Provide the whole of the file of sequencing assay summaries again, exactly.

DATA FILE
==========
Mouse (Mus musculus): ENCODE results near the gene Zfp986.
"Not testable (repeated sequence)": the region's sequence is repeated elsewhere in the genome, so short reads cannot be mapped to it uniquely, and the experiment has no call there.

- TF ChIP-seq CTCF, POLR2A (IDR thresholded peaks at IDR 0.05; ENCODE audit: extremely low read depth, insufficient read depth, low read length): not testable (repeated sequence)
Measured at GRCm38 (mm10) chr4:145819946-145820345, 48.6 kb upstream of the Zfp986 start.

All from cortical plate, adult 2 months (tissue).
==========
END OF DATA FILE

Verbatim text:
Mouse (Mus musculus): ENCODE results near the gene Zfp986.
"Not testable (repeated sequence)": the region's sequence is repeated elsewhere in the genome, so short reads cannot be mapped to it uniquely, and the experiment has no call there.

- TF ChIP-seq CTCF, POLR2A (IDR thresholded peaks at IDR 0.05; ENCODE audit: extremely low read depth, insufficient read depth, low read length): not testable (repeated sequence)
Measured at GRCm38 (mm10) chr4:145819946-145820345, 48.6 kb upstream of the Zfp986 start.

All from cortical plate, adult 2 months (tissue).